BHN’s work in whole healthcare over the past decade is only the beginning of the agency’s mission of playing a role in reshaping the state’s healthcare system, according to Wilson. Wilson plans to continue partnering with healthcare organizations in the future to ensure individuals receive the most effective and affordable treatment possible. BHN aims to improve as many individuals’ lives as it can — and the whole healthcare model makes that goal much more attainable.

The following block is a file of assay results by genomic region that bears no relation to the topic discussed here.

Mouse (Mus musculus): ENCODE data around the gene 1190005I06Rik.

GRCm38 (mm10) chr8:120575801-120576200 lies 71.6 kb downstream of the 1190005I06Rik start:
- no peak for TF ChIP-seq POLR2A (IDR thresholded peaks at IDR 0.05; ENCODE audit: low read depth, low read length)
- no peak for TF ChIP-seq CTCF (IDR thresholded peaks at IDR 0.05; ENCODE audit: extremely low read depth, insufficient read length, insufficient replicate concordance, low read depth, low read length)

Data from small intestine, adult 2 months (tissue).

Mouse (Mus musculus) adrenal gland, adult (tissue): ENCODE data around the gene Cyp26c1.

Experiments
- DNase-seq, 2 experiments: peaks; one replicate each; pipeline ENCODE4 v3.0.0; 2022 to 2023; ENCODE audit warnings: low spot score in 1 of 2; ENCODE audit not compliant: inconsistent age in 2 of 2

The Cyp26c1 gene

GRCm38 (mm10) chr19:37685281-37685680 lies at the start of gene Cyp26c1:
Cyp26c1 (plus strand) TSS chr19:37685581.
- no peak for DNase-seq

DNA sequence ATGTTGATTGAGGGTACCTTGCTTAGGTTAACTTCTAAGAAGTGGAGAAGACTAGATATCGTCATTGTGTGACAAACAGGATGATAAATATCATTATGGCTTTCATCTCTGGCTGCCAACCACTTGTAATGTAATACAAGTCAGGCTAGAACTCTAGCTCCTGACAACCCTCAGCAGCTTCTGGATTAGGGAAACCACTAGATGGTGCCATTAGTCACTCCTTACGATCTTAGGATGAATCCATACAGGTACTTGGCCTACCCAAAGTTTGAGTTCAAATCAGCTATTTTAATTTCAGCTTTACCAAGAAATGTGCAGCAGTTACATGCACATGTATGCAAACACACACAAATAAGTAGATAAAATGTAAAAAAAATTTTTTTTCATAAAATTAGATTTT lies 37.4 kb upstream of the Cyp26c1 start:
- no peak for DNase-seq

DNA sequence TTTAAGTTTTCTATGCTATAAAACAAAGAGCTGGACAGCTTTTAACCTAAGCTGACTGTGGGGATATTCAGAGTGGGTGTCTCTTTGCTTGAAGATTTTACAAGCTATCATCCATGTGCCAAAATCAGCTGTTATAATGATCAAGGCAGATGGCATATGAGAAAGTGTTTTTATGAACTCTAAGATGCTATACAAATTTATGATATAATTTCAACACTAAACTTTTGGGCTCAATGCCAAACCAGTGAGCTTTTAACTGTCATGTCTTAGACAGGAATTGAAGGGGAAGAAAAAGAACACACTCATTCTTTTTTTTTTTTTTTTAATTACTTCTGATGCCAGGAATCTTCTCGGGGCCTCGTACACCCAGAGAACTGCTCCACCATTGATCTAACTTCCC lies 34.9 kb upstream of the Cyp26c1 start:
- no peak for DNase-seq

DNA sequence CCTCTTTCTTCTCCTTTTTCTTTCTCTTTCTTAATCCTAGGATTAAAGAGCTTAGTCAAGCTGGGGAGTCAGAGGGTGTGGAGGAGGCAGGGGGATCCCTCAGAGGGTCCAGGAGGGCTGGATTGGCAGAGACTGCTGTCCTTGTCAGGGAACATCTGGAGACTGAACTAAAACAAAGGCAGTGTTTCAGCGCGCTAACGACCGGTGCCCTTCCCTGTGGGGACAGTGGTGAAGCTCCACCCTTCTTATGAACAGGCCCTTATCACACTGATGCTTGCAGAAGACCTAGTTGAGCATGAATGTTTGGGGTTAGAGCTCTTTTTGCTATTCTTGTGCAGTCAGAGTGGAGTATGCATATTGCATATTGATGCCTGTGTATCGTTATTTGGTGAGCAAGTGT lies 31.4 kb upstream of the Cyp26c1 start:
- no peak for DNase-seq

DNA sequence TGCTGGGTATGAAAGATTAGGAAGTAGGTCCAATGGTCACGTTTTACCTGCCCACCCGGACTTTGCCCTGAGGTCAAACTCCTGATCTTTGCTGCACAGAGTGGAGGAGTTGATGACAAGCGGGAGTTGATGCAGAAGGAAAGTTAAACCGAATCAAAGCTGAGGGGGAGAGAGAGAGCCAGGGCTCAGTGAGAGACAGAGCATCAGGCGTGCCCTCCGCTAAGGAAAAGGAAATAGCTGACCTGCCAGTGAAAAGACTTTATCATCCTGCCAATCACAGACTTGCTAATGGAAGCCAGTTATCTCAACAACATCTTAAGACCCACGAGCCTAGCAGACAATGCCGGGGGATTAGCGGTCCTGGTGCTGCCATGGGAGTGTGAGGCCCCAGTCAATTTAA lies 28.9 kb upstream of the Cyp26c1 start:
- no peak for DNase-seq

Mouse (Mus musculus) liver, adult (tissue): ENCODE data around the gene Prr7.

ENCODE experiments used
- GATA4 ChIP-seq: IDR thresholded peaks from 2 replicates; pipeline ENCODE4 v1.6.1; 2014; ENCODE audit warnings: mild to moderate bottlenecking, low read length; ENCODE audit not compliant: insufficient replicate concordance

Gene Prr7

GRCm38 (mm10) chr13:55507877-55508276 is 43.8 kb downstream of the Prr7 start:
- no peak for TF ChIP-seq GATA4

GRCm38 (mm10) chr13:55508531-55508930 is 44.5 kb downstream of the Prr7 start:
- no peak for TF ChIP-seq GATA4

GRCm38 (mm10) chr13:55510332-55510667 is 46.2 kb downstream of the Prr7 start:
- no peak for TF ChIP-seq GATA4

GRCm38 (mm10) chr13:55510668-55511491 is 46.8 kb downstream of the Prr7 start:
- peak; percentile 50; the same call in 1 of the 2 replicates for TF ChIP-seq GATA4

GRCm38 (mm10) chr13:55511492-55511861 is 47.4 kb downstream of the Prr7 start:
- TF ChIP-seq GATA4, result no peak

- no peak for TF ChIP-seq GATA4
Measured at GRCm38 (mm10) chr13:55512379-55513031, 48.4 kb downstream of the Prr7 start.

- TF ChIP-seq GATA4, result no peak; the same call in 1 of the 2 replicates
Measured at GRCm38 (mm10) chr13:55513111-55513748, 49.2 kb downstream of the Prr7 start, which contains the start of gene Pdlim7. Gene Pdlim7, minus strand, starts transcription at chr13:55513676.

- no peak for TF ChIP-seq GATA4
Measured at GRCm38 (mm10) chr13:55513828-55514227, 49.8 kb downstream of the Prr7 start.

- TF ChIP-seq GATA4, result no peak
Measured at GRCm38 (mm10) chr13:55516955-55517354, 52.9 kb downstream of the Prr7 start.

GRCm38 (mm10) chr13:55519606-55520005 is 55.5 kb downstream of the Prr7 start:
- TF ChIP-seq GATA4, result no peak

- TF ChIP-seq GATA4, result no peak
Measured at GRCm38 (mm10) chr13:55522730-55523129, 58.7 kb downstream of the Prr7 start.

“It’s really all about working collaboratively on improving healthcare to help individuals change their lives in a way that gives them the kind of life that they deserve,” Wilson said. “Our vision is to create partnerships and secure funding that allow us to create opportunities for people to get the kind of treatment they need.”